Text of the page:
The director Ted Fendt and the documentary filmmaker Eliane Raheb bring to Seville two stories about characters with a common theme: their search for themselves.


Seville, 12 November 2021 - The last session of "Coffee with" was held this Friday as part of the activities of the Seville Festival with Ted Fendt, director of Outside Noise, and Eliane Raheb, director of Miguel's War, as the protagonists. The two feature films have been presented in the Andalusian capital backed up by previous recognition, as in other international competitions. Outside Noise, the portrait of three young people in their thirties, premiered at the Jeonju Festival as well as winning an honourable mention at the FIDMarseille, and Miguel's War, the journey of a young Lebanese homosexual in post-Franco Spain, winner of the Teddy Award at the Berlinale.

Outside Noise, programmed in the Endless Revolutions section, is a portrait of the anxiety and indolence of European youth filmed in 16 mm. The three protagonists make a series of vital decisions that at first seem trivial but, on the verge of their thirties, will condition their lives. In the Q&A, Ted Fendt explained that the actresses are also co-authors of the text. "I wrote a script that was a summary of the film. The first part of the production, in Berlin, the dialogue was being translated into German and we realised that we weren't happy, so we spent three months reconstructing the scenes. I don't know how to write in German, so they made it easier for me. They told me what could work and what couldn't work. If it hadn't, the film might have taken a different direction," the filmmaker explained.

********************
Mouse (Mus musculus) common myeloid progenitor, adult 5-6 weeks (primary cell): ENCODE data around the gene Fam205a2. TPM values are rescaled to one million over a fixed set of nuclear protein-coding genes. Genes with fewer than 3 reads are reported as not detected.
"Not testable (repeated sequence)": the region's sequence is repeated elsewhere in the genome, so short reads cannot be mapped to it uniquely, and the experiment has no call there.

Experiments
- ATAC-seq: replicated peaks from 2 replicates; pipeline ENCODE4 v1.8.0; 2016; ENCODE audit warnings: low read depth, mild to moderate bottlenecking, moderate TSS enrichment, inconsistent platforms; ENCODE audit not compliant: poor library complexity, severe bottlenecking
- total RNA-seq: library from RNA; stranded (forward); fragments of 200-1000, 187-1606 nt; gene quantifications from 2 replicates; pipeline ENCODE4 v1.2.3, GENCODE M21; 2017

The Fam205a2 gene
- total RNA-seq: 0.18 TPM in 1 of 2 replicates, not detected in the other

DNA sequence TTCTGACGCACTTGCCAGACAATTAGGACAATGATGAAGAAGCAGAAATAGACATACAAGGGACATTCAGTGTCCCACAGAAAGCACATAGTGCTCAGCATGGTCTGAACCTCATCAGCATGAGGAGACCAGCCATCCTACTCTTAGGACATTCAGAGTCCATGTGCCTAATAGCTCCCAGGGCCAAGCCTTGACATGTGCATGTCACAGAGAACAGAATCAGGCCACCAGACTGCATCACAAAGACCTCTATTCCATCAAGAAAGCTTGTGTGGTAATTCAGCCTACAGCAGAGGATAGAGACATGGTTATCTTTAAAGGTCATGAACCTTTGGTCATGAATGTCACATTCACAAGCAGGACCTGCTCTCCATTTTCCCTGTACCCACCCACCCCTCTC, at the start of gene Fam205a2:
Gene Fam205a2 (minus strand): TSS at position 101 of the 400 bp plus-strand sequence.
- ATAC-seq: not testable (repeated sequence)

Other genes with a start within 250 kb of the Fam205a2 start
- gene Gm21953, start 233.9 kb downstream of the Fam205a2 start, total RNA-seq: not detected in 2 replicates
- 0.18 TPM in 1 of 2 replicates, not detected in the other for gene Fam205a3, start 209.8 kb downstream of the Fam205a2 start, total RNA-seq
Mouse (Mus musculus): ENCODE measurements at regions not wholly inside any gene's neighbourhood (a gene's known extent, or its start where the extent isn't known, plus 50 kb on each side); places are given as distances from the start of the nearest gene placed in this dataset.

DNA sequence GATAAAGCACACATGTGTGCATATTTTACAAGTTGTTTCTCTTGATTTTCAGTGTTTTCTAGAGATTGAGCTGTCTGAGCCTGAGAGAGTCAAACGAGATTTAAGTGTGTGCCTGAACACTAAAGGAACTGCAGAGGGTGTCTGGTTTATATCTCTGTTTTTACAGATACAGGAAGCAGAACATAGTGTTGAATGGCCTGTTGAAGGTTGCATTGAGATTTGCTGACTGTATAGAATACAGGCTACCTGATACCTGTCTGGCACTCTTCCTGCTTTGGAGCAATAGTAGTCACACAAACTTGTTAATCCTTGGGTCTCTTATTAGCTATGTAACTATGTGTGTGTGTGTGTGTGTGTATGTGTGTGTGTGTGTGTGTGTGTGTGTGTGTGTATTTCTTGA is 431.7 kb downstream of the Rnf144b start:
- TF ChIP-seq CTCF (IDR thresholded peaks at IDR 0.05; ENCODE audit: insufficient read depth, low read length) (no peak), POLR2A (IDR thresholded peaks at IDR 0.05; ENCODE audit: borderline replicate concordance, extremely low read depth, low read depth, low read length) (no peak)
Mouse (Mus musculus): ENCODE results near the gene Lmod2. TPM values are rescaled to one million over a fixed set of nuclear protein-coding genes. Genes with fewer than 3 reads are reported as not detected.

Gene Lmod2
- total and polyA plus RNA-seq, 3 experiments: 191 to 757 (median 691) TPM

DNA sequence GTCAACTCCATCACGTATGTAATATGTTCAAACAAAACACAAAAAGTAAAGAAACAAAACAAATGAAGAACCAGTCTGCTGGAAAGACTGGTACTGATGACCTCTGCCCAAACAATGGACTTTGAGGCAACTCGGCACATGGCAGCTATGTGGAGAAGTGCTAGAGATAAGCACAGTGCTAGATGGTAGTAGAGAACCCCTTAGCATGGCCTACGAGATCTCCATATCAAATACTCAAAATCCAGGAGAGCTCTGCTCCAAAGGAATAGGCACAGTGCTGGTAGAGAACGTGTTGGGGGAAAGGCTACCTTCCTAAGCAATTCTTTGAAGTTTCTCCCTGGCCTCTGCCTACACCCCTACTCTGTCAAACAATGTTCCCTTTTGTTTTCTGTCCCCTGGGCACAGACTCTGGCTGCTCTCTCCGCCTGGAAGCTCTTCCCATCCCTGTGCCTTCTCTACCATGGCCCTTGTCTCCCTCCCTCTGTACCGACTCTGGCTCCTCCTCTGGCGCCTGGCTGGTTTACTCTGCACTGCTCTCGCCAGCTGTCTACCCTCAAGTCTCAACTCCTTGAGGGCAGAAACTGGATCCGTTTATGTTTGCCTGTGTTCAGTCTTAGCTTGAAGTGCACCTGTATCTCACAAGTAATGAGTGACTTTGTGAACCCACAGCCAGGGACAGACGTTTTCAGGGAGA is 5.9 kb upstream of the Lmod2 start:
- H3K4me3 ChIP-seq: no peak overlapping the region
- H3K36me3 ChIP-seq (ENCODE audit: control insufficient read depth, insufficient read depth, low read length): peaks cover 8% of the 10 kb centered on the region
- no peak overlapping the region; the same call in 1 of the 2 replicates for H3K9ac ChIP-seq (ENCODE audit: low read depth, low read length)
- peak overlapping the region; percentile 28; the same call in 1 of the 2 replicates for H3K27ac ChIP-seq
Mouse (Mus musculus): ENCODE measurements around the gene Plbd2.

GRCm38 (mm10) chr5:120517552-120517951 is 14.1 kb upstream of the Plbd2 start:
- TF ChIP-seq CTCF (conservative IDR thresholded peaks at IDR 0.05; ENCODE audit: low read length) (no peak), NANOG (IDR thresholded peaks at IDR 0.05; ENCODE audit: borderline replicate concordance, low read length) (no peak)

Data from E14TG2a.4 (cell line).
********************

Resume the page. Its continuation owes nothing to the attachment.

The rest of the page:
Light has played an important role in the making of the film, as unlike his other works, this is the first time he has used artificial lighting. "I wanted to shoot in this flat (referring to the flat of the film's protagonist who lives in Berlin) because of the lighting that was there, it had some brightness superimposed on it. I love these places and how much they transmit", he said.

For its part, Miguel's War, by the Lebanese filmmaker Eliane Raheb, has premiered in the New Waves Non-Fiction section. The feature film is the result of a collaborative process between the documentary filmmaker and her protagonist, Miguel Jelelaty. "I met him by chance at a festival in Barcelona. I attended the festival with a film and Miguel was an interpreter in the Q&A after the screening. In the middle of the film he left the room and I asked him why. He told me that he had lived through the war in Lebanon and didn't feel like reliving it. When we finished, we went to a bar and for three hours he told me his story", the director recalled, describing the experience as "a magnetic moment in which you feel that someone is releasing their words and telling you something about themselves".

Jelelaty, who also participated in "Coffee with..., described the relationship between the two as "love, hate", although it is clear that the balance leans towards the former. For the filmmaker, "the protagonist's journey through post-Franco Spain is very important because it is a metaphor for how family, religion and fascism damage identity so much you end up hating yourself".